Comics A.M. | Retailer Brian Jacoby passes away

Passings | Brian Jacoby, owner of the Tallahassee, Florida, comic shop Secret Headquarters and a well-known presence on Twitter and comics discussion boards, died suddenly on Thanksgiving. The news was first released in a tweet from the store. His memorial service will be held Tuesday. [ICv2]

Editorial cartoons | Bob Staake's New Yorker cover showing a broken Gateway Arch in St. Louis, a commentary on the events in nearby Ferguson, Missouri, received a lot of attention just before Thanksgiving — and even more when it got around that syndicated cartoonist R.J. Matson had drawn a similar cartoon in August. Matson brushes that aside, however, pointing out that editorial cartoonists often come up with similar visuals: "Finding a good joke is like solving a puzzle and very often there is one very best solution to the puzzle. Any cartoonist worth his salt would kick himself or herself for not finding that solution." And when five cartoonists do it on the same day, he said, "we call it a Yahtzee." [The Washington Post]

Comics | Daniel Roberts looks at Marvel's move to increase the diversity of its comics, movies and television shows in order to attract a wider audience. [Fortune]

Creators | Randall Munroe talks about his webcomic xkcd and his new book What If?, in which he makes serious attempts to answer ridiculous science questions. [The Register]

Creators | Tom Spurgeon interviews independent creator, publisher and musician Zak Sally. [The Comics Reporter]

Creators | Danny Hakim profiles Suleiman Bakhit, a Jordanian creator who has set out to make comics that counter the prevailing mythology in the Middle East that, he believes, leads to terrorism: The jihadists, he says, "preach terrorism as a heroic journey ... The biggest threat in the Middle East is terrorism disguised as heroism." The Jordanian government initially supported his comics but cooled when one that was set 100 years in the future didn't depict the current dynasty as still in power; Bakhit shut down his publishing company but is in the process of starting up a new one. [The New York Times]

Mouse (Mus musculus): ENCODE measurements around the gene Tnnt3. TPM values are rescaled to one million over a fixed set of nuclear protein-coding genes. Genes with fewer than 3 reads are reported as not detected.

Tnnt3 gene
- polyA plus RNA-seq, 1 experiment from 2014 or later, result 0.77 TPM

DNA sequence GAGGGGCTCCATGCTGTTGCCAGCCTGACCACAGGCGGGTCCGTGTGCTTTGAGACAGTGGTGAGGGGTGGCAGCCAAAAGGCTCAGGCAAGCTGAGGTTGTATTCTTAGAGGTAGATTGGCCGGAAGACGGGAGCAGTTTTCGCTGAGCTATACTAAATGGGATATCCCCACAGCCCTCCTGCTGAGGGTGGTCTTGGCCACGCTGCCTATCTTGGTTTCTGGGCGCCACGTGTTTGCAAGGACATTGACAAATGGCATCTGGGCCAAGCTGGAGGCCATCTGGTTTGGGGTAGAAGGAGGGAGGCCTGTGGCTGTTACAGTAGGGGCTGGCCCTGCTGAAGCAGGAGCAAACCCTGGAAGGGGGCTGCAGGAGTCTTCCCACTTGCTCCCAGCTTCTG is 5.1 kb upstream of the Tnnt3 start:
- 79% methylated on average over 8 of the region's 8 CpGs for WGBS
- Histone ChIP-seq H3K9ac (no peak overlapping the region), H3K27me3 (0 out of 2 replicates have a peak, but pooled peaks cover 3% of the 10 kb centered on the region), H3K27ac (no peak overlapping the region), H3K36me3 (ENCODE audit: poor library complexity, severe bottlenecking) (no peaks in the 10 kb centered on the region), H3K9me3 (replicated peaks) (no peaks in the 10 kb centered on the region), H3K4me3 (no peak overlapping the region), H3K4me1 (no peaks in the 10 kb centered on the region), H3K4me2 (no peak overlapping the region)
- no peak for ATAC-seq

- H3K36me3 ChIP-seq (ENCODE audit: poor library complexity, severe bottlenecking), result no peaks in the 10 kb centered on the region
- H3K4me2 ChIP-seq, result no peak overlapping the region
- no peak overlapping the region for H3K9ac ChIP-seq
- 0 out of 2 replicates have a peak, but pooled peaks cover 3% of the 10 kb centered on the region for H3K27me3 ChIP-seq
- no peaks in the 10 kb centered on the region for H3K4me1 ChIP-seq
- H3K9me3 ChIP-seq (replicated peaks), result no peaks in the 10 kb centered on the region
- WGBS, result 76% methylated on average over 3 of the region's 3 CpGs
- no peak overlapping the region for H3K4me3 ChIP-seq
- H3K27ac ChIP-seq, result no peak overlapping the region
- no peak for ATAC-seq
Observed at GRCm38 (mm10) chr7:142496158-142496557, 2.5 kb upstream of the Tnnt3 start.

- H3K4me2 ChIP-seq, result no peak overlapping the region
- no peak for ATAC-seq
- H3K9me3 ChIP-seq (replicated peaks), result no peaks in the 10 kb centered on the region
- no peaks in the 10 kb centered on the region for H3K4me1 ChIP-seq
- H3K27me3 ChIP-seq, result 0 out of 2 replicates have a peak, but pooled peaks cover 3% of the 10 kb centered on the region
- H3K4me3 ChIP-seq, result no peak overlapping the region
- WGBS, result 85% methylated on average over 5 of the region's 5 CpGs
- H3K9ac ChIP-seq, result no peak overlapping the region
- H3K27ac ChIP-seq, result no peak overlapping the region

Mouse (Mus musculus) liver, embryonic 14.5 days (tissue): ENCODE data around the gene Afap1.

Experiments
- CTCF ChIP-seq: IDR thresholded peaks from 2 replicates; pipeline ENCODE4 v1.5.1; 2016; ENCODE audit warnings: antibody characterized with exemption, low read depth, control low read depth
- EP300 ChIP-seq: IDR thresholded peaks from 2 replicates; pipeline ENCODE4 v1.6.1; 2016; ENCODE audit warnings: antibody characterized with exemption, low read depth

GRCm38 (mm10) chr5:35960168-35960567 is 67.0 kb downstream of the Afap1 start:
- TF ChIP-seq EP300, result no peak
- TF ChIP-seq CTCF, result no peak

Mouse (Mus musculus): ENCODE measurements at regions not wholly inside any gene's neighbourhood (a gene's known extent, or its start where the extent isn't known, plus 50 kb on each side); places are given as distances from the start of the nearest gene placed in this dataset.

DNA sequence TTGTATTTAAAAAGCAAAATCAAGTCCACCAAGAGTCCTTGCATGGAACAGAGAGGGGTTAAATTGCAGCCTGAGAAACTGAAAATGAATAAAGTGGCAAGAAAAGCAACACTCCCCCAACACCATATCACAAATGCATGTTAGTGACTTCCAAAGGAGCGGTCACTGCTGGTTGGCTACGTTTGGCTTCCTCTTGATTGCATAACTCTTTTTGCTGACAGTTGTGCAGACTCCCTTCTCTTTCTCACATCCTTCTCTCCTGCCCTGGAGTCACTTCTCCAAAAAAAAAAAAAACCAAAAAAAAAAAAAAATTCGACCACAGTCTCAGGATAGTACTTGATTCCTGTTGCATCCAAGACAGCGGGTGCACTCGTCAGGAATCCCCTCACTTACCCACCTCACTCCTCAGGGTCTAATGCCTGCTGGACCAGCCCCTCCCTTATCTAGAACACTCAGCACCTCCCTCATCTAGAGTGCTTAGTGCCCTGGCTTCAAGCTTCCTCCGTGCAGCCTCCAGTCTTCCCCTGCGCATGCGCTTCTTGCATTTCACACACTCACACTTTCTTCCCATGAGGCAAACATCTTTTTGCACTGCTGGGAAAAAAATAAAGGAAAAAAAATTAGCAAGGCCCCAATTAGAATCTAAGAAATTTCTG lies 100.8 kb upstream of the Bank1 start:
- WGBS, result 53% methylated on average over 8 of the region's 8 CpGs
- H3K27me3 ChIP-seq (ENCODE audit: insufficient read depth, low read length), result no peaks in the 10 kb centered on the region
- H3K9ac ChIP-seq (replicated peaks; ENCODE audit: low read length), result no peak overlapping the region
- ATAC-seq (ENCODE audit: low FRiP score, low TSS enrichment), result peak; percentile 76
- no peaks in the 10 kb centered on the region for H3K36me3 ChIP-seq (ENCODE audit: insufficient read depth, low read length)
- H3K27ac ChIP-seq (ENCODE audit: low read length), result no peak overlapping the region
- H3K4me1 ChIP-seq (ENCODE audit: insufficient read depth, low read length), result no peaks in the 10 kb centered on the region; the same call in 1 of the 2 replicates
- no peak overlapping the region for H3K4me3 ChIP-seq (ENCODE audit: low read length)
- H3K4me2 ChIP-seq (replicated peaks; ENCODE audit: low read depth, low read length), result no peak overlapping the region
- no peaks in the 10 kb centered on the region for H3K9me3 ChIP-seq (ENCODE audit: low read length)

Comics | In a radio interview, Jason Rodriguez discusses the anthology he edited, Colonial Comics: New England, 1620-1750, a collection of history comics set in the colonial era. [NHPR]

Manga | Roland Kelts looks at the difficulties of bringing the iconic Japanese character Doraemon to American audiences. [Japanamerica]

Graphic novels | Laura Miller presents her picks for the best graphic novels of the year, including Climate Changed, Over Easy and Shoplifter. [Salon]

Comics | Lew Stringer notes the appearance of a new comics magazine in the United Kingdom, Football Galaxy. [Blimey!]

Reviews | Glen Weldon reviews Jill LePore's The Secret History of Wonder Woman: "With a defiantly unhurried ease, Lepore reconstructs the prevailing cultural mood that birthed the idea of Wonder Woman, carefully delineating the conceptual debt the character owes to early-20th-century feminism in general and the birth control movement in particular." [Slate]

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